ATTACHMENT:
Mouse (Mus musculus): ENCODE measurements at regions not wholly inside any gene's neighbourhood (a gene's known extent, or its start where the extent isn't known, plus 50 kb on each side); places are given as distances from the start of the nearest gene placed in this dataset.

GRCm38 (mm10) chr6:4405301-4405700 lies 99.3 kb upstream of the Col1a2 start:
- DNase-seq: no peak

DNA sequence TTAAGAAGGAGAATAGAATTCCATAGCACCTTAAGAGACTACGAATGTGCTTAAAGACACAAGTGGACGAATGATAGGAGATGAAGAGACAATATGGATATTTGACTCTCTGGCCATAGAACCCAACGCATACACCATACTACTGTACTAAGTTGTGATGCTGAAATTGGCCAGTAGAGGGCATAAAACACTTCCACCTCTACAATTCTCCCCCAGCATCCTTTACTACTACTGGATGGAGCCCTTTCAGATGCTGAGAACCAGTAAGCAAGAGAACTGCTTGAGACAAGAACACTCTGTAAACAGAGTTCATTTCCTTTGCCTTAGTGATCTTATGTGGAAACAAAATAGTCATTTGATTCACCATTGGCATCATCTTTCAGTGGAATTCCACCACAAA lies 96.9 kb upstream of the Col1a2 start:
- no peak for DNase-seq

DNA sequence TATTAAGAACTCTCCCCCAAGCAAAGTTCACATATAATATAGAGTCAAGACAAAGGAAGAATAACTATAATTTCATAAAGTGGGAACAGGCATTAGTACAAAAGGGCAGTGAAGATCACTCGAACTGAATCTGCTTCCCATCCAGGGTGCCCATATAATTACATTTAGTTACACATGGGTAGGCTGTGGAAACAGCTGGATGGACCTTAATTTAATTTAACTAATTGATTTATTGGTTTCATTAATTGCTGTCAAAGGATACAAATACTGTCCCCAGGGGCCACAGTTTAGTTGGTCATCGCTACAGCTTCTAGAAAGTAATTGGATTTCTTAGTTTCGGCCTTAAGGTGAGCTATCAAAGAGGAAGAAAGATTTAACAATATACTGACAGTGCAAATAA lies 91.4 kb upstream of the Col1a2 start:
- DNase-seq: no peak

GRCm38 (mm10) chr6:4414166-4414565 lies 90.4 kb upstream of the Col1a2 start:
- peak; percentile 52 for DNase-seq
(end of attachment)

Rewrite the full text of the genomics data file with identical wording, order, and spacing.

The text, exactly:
Mouse (Mus musculus): ENCODE measurements at regions not wholly inside any gene's neighbourhood (a gene's known extent, or its start where the extent isn't known, plus 50 kb on each side); places are given as distances from the start of the nearest gene placed in this dataset.

GRCm38 (mm10) chr6:4405301-4405700 lies 99.3 kb upstream of the Col1a2 start:
- DNase-seq: no peak

DNA sequence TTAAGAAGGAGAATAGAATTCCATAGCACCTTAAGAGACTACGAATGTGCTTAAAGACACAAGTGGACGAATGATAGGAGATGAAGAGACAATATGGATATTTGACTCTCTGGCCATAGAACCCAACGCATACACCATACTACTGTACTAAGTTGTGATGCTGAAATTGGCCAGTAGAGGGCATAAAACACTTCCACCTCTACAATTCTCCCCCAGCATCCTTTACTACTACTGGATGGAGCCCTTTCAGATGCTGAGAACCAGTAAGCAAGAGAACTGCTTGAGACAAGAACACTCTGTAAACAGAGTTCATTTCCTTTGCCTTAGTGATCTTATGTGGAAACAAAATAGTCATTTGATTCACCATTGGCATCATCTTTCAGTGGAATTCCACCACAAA lies 96.9 kb upstream of the Col1a2 start:
- no peak for DNase-seq

DNA sequence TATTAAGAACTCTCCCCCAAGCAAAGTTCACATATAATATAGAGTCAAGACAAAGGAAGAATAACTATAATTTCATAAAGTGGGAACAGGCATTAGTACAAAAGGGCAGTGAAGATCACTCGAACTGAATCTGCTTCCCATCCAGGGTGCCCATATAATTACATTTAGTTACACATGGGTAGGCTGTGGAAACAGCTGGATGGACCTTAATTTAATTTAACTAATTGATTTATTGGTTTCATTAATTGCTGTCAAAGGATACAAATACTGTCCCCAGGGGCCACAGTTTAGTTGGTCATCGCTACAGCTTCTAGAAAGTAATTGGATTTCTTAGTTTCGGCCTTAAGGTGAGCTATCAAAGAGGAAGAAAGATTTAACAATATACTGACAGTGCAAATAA lies 91.4 kb upstream of the Col1a2 start:
- DNase-seq: no peak

GRCm38 (mm10) chr6:4414166-4414565 lies 90.4 kb upstream of the Col1a2 start:
- peak; percentile 52 for DNase-seq